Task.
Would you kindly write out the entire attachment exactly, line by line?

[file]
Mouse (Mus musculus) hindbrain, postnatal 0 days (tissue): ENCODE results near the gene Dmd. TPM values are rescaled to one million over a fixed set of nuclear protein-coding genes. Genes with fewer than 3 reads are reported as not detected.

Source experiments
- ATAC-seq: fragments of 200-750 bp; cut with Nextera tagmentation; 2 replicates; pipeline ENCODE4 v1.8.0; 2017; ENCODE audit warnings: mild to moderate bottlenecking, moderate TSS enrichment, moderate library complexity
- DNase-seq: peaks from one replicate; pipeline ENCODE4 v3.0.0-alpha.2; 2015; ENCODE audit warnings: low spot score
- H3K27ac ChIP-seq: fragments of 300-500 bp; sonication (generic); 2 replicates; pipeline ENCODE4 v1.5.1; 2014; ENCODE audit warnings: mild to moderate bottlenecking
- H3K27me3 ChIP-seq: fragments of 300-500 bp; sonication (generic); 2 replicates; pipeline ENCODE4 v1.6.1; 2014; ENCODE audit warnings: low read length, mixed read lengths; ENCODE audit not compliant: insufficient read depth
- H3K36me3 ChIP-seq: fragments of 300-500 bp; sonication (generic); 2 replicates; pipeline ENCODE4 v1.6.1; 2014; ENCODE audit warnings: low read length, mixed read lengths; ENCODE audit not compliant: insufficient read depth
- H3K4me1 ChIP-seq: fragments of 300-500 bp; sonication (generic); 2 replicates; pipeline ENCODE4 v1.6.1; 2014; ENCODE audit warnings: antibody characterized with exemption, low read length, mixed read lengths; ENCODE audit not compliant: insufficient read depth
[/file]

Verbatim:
Mouse (Mus musculus) hindbrain, postnatal 0 days (tissue): ENCODE results near the gene Dmd. TPM values are rescaled to one million over a fixed set of nuclear protein-coding genes. Genes with fewer than 3 reads are reported as not detected.

Source experiments
- ATAC-seq: fragments of 200-750 bp; cut with Nextera tagmentation; 2 replicates; pipeline ENCODE4 v1.8.0; 2017; ENCODE audit warnings: mild to moderate bottlenecking, moderate TSS enrichment, moderate library complexity
- DNase-seq: peaks from one replicate; pipeline ENCODE4 v3.0.0-alpha.2; 2015; ENCODE audit warnings: low spot score
- H3K27ac ChIP-seq: fragments of 300-500 bp; sonication (generic); 2 replicates; pipeline ENCODE4 v1.5.1; 2014; ENCODE audit warnings: mild to moderate bottlenecking
- H3K27me3 ChIP-seq: fragments of 300-500 bp; sonication (generic); 2 replicates; pipeline ENCODE4 v1.6.1; 2014; ENCODE audit warnings: low read length, mixed read lengths; ENCODE audit not compliant: insufficient read depth
- H3K36me3 ChIP-seq: fragments of 300-500 bp; sonication (generic); 2 replicates; pipeline ENCODE4 v1.6.1; 2014; ENCODE audit warnings: low read length, mixed read lengths; ENCODE audit not compliant: insufficient read depth
- H3K4me1 ChIP-seq: fragments of 300-500 bp; sonication (generic); 2 replicates; pipeline ENCODE4 v1.6.1; 2014; ENCODE audit warnings: antibody characterized with exemption, low read length, mixed read lengths; ENCODE audit not compliant: insufficient read depth